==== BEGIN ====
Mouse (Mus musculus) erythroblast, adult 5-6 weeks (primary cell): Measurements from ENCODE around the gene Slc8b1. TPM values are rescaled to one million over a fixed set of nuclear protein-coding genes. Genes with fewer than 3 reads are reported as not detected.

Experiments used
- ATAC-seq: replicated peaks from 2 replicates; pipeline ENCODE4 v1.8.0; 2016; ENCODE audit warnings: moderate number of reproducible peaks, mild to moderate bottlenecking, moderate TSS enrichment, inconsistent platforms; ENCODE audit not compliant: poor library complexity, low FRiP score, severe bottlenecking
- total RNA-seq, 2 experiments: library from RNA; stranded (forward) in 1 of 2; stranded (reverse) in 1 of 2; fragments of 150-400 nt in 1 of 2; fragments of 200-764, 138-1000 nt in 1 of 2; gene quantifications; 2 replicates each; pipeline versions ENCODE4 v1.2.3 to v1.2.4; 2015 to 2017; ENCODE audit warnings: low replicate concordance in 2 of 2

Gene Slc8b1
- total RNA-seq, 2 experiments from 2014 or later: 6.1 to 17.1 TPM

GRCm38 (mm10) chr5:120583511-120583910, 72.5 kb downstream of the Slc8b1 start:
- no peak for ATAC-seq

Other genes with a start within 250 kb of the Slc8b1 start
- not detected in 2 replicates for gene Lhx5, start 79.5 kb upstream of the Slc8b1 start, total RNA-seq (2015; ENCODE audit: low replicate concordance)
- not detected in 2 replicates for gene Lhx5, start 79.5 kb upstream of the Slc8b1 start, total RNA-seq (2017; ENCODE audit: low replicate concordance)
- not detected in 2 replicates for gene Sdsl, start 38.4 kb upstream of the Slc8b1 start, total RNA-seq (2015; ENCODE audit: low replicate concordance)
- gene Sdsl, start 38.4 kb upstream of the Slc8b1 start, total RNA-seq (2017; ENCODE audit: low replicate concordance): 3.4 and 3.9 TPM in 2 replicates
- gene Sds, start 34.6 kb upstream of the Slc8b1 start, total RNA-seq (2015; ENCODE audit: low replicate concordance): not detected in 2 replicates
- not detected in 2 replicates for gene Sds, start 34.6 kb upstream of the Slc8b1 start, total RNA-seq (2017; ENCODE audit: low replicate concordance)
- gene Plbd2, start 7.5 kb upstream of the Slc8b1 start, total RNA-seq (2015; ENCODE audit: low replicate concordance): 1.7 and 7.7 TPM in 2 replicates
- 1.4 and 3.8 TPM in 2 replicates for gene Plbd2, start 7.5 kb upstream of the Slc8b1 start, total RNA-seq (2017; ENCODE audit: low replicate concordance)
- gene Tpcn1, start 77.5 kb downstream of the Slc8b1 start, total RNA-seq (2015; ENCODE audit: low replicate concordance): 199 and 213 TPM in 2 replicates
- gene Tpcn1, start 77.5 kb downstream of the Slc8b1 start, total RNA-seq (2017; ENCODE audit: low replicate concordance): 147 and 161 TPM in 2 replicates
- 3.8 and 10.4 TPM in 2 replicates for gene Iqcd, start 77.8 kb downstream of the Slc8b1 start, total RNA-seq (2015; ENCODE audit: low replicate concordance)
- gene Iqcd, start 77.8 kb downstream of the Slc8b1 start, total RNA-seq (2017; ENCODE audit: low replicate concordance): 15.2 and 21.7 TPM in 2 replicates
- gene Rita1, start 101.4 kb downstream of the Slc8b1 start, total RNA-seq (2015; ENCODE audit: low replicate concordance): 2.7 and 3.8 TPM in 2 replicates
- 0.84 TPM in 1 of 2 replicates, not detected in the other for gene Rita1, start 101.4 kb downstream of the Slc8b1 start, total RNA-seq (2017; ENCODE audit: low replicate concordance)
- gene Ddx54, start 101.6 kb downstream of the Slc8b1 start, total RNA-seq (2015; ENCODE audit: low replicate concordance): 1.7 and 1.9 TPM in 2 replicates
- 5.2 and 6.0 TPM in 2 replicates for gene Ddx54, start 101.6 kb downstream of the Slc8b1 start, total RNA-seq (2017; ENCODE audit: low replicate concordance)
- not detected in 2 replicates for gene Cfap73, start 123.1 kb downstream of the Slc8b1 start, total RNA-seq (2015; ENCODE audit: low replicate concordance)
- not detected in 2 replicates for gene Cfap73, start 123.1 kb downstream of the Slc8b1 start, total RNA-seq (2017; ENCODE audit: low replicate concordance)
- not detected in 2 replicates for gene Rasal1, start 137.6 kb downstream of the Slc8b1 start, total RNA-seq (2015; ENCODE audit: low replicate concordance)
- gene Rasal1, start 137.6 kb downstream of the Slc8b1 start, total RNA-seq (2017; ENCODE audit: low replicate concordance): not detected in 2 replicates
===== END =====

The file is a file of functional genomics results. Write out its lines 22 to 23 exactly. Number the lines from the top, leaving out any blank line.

- gene Rita1, start 101.4 kb downstream of the Slc8b1 start, total RNA-seq (2015; ENCODE audit: low replicate concordance): 2.7 and 3.8 TPM in 2 replicates
- 0.84 TPM in 1 of 2 replicates, not detected in the other for gene Rita1, start 101.4 kb downstream of the Slc8b1 start, total RNA-seq (2017; ENCODE audit: low replicate concordance)